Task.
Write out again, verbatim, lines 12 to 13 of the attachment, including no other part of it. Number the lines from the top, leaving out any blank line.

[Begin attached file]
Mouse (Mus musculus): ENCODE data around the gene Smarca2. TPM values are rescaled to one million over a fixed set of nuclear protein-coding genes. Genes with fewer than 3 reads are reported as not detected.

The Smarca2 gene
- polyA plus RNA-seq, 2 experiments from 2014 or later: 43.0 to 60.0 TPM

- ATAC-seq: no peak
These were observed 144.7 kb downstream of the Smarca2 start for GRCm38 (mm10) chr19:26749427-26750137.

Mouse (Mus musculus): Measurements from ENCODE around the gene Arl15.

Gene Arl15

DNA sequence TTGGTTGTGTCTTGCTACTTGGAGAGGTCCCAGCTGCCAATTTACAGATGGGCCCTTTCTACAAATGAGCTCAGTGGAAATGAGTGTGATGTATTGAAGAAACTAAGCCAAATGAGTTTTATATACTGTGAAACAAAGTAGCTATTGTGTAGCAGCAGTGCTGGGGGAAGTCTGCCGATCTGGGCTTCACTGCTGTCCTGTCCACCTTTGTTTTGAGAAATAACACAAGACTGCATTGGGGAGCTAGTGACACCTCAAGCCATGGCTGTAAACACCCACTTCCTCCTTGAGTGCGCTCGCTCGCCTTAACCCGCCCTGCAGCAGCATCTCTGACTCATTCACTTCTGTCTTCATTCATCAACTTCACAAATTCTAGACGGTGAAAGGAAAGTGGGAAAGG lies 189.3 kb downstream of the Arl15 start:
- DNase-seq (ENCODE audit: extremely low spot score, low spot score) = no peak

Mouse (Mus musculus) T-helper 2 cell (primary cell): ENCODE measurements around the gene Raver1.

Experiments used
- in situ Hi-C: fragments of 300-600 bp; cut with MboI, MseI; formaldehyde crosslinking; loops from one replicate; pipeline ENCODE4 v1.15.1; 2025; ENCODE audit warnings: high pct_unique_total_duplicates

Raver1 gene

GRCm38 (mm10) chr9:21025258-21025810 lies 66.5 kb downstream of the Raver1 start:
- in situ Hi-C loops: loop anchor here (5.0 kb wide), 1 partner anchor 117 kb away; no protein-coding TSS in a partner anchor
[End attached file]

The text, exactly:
- in situ Hi-C: fragments of 300-600 bp; cut with MboI, MseI; formaldehyde crosslinking; loops from one replicate; pipeline ENCODE4 v1.15.1; 2025; ENCODE audit warnings: high pct_unique_total_duplicates

Raver1 gene